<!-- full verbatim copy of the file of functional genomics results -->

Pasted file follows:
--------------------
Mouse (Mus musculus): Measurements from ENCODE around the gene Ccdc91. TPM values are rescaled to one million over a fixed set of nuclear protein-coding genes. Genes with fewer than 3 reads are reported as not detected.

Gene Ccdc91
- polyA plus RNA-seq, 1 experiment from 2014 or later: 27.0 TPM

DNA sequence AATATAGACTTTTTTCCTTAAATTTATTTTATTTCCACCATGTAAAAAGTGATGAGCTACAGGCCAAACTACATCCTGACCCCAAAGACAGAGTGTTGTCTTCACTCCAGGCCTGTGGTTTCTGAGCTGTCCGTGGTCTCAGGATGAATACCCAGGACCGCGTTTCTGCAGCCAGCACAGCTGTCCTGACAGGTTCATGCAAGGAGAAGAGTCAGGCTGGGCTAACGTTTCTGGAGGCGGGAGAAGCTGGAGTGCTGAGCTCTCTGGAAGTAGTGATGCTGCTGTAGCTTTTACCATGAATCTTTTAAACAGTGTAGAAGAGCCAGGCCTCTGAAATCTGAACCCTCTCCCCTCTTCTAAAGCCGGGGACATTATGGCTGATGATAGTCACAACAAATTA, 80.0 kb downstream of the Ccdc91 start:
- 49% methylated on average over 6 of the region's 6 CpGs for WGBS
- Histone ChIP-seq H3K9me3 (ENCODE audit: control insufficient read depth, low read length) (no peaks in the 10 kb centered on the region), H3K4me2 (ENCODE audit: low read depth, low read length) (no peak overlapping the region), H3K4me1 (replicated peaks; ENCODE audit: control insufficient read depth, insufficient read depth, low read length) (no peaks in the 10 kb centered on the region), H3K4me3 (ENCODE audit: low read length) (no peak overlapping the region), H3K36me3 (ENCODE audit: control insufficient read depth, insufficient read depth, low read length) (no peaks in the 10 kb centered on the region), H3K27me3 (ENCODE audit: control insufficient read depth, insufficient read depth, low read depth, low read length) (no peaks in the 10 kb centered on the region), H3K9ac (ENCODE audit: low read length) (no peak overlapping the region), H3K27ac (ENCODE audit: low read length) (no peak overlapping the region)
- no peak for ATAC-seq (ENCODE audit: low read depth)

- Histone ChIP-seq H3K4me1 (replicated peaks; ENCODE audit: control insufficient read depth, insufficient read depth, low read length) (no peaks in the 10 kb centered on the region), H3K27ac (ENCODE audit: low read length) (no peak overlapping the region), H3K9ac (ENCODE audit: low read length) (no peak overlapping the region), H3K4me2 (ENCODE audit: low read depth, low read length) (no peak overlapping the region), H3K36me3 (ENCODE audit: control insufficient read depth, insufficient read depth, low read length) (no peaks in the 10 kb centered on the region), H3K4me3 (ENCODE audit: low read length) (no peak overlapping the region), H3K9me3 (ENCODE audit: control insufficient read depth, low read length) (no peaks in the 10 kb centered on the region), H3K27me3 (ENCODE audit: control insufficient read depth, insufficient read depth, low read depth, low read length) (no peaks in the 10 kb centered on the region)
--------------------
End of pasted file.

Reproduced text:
Mouse (Mus musculus): Measurements from ENCODE around the gene Ccdc91. TPM values are rescaled to one million over a fixed set of nuclear protein-coding genes. Genes with fewer than 3 reads are reported as not detected.

Gene Ccdc91
- polyA plus RNA-seq, 1 experiment from 2014 or later: 27.0 TPM

DNA sequence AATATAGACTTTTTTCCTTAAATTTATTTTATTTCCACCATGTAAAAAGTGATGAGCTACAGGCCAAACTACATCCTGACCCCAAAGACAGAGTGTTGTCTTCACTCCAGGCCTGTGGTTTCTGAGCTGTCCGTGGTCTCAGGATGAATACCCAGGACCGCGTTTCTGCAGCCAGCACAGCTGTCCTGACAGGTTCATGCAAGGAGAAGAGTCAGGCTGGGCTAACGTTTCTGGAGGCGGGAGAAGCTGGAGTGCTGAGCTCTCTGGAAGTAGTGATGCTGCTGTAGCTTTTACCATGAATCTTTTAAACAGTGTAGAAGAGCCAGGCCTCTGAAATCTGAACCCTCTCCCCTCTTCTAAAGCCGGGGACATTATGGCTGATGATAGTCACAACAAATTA, 80.0 kb downstream of the Ccdc91 start:
- 49% methylated on average over 6 of the region's 6 CpGs for WGBS
- Histone ChIP-seq H3K9me3 (ENCODE audit: control insufficient read depth, low read length) (no peaks in the 10 kb centered on the region), H3K4me2 (ENCODE audit: low read depth, low read length) (no peak overlapping the region), H3K4me1 (replicated peaks; ENCODE audit: control insufficient read depth, insufficient read depth, low read length) (no peaks in the 10 kb centered on the region), H3K4me3 (ENCODE audit: low read length) (no peak overlapping the region), H3K36me3 (ENCODE audit: control insufficient read depth, insufficient read depth, low read length) (no peaks in the 10 kb centered on the region), H3K27me3 (ENCODE audit: control insufficient read depth, insufficient read depth, low read depth, low read length) (no peaks in the 10 kb centered on the region), H3K9ac (ENCODE audit: low read length) (no peak overlapping the region), H3K27ac (ENCODE audit: low read length) (no peak overlapping the region)
- no peak for ATAC-seq (ENCODE audit: low read depth)

- Histone ChIP-seq H3K4me1 (replicated peaks; ENCODE audit: control insufficient read depth, insufficient read depth, low read length) (no peaks in the 10 kb centered on the region), H3K27ac (ENCODE audit: low read length) (no peak overlapping the region), H3K9ac (ENCODE audit: low read length) (no peak overlapping the region), H3K4me2 (ENCODE audit: low read depth, low read length) (no peak overlapping the region), H3K36me3 (ENCODE audit: control insufficient read depth, insufficient read depth, low read length) (no peaks in the 10 kb centered on the region), H3K4me3 (ENCODE audit: low read length) (no peak overlapping the region), H3K9me3 (ENCODE audit: control insufficient read depth, low read length) (no peaks in the 10 kb centered on the region), H3K27me3 (ENCODE audit: control insufficient read depth, insufficient read depth, low read depth, low read length) (no peaks in the 10 kb centered on the region)